“But one of the most beautiful things about being a business owner is forced personal growth. Because my whole life was riding on my success, I had no choice but to bet on myself, even when I didn’t truly believe in myself.”

Her success so far

Divine’s original idea of success was to make enough money to support herself each month.

“I live in a cozy area where my monthly expenses were only around $1,200 at the time, ” she says. “I accomplished this goal within three months.”

Fast forward to today, and Divine has steady $5K+ months.

“I’m also seeing consistent growth to the point where I’m hiring and training writers, researchers, and an SEO specialist to join my team.”

Divine’s advice for starting a business without a degree

Divine has two important tips for anyone who wants to become an entrepreneur with no degree.

“Remember that your mind can be your strongest asset or the biggest detriment to your dreams,” she says. “Keep doing the scary things that you know will get you where you want to go.”

She adds: “Stick with some things a little longer than you think you should — like a class, a networking event, or a new system. It’ll pay off, promise.”

Read more: 25 high-paying careers that don’t require a college degree

Meet Freddy Goins, a real estate broker with over $20 million in sales under his belt

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Freddy Goins is a 25-year-old real estate broker with over $20 million in sales under his belt. He’s the co-owner of Gold Street Realty in Ocala, Florida.

And confession: he’s also my cousin.

I specifically wanted to highlight Freddy’s story because, for years, our family worried and stressed about him not having a degree. Many adults in his life begged him to finish college (all with good intentions), but Freddy was determined to chart his own path to success.

So many budding entrepreneurs have similar stories, which is why I want to share his.

Why he became an entrepreneur

Freddy got his real estate license and began working for Remax at age 21.

“My business partner, Kyle Lambert, and I had a successful team at Remax but we started to think about what the next season of our career looked like.”

Starting your own brokerage carries a lot of risk and overhead, but Freddy and Kyle were determined.

“Our aha moment was realizing the cost to run a brokerage was only about 20% more than the amount of money we gave to Remax each year out of our commission split,” he says.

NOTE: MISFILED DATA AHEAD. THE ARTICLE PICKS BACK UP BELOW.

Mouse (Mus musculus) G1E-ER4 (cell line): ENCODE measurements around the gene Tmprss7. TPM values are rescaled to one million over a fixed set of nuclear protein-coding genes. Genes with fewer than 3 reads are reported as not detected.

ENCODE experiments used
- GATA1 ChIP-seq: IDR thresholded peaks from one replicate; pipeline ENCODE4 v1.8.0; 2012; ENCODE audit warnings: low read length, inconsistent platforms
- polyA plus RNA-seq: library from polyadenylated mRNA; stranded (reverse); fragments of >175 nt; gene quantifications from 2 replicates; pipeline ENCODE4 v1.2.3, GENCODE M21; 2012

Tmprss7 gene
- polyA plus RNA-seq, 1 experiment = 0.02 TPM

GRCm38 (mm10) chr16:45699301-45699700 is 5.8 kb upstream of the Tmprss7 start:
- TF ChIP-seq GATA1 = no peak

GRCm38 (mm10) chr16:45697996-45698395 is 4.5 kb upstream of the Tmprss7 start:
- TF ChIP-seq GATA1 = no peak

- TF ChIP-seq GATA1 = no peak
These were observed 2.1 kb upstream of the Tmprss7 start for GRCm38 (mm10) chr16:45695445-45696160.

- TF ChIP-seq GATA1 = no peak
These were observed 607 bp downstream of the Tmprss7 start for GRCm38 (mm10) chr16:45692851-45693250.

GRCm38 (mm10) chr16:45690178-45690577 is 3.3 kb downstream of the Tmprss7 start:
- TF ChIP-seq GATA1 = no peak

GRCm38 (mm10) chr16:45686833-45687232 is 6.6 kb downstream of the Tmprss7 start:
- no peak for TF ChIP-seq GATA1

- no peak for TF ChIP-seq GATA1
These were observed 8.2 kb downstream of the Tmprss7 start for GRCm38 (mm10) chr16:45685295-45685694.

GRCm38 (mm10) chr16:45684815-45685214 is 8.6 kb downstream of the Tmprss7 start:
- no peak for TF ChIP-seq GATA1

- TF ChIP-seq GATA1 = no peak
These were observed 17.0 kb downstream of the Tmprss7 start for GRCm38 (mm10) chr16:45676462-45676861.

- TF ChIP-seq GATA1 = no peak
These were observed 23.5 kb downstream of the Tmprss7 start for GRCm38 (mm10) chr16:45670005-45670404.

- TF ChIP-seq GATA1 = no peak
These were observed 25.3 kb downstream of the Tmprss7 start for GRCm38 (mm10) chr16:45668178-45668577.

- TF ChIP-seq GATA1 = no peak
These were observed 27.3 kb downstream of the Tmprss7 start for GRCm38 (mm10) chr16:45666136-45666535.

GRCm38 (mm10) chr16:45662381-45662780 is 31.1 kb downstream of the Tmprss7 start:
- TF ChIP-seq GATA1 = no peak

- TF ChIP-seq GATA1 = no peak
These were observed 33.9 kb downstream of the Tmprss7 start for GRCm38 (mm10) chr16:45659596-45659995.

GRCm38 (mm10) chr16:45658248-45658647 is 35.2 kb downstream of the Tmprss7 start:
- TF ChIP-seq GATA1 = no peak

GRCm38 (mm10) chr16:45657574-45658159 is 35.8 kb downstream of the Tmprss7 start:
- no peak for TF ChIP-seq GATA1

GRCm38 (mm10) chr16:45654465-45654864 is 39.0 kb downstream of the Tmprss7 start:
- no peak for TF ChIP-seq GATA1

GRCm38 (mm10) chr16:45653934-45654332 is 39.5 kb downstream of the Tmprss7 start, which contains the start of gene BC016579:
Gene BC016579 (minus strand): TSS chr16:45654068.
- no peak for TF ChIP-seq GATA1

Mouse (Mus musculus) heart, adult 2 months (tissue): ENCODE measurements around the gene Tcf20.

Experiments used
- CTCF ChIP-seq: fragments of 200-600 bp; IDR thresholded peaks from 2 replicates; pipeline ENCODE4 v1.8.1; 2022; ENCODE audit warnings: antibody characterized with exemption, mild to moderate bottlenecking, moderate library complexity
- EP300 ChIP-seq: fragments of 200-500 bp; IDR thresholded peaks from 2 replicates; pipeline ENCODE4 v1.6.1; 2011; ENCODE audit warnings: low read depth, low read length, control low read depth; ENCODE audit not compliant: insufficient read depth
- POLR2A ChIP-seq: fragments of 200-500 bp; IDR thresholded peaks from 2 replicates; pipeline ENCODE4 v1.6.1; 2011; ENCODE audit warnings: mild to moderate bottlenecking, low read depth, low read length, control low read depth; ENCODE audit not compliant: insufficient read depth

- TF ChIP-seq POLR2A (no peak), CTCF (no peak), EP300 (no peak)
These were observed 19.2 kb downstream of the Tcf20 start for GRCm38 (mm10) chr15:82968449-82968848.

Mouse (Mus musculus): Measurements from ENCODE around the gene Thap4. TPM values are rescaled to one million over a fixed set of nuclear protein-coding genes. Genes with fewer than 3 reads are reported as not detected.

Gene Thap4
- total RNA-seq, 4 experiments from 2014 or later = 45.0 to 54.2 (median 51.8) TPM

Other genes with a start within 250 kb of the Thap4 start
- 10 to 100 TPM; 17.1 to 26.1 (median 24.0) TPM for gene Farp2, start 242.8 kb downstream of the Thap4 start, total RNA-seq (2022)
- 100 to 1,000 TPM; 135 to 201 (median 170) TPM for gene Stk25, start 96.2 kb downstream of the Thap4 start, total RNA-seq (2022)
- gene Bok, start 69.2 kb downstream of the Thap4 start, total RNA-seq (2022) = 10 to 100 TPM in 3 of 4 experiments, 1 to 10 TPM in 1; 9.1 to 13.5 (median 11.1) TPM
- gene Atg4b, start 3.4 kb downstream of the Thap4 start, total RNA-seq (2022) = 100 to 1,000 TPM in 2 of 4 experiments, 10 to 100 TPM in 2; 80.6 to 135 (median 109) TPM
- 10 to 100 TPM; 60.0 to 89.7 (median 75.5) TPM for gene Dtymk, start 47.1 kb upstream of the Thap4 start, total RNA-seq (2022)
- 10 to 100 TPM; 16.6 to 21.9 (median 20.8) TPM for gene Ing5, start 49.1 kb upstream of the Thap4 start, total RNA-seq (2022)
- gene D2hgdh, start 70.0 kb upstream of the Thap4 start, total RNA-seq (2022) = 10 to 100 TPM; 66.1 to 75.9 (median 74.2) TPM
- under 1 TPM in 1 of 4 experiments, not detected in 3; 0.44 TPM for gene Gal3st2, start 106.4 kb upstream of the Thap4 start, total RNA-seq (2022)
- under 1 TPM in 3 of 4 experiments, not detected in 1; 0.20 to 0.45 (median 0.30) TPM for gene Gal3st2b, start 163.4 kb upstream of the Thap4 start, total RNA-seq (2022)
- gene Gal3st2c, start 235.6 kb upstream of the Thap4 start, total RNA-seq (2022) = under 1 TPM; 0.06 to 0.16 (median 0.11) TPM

“We realized that the opportunity to spend an extra 20% per year to start and grow a company would potentially yield a return significantly higher than what we could earn working for someone else.”

Challenges he faced early on

Freddy’s biggest challenge starting out was having the mental discipline to continue to show up and work hard every day despite feeling like he was working for free.

“When you start a company, especially a real estate company, you have to be prepared to go a few months without income,” he says. “We had to adopt the mindset that we were ‘paying our dues’ and that our future selves would thank us for staying the course.”

His success so far

Fast forward to today, and Freddy’s business has experienced a series of record-breaking months — both in terms of sales volume and growth.

“Our original goal was to have 10 agents working for the firm within one year of being open. But we reached that goal within five months,” Freddy says. “Now, we’re on track to have 30 agents under Gold Street Realty by 2023, so triple our original goal.”

Freddy’s also proud of the culture they’re building.

“We’re all young, ambitious, and we have a downtown office with a view.”

Freddy’s advice for starting a business without a degree

Freddy’s advice is twofold: know your numbers and focus on “IPAs” (income-producing activities).

Knowing your numbers is about being prepared financially. Freddy and his business partner built up a six-month emergency fund for their business before they struck out on their own.

“This savings gave us the confidence and comfort we needed to spend each day working on what mattered most — rather than stressing on how we were going to cover our costs each month,” Freddy says.

IPAs are about focusing on growth rather than being busy.

“Starting out, time is of the essence. Every week matters,” Freddy says. “Delegate the busy work and focus on what’s going to grow the company financially.”

He adds: “If you don’t have anyone else to rely on, then take care of your IPAs first and fit in the other tasks after 5 pm.”

Read more: How do you know you’re financially ready to start a business full-time?


These three self-made entrepreneurs are proof that it’s possible to achieve your dreams — regardless of your educational background. So don’t let not having a degree stop you from starting a business. If you’re willing to put in the hard work, it can certainly pay off.

Featured image: Gorodenkoff/

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About the author

Cassidy Horton
Total Articles: 51
Cassidy Horton is a finance writer who specializes in banking and insurance. She earned her MBA and bachelor’s degree in public relations from Georgia Southern University — and has since published hundreds of finance articles online for Forbes Advisor, The Balance, Money,, and more. When she's not helping Millennials and Gen Zers gain control of their finances, you can find Cassidy hiking around the Pacific Northwest, cuddling her two cats, and eating way too much fried chicken. Connect with her on or LinkedIn to see what she’s up to next.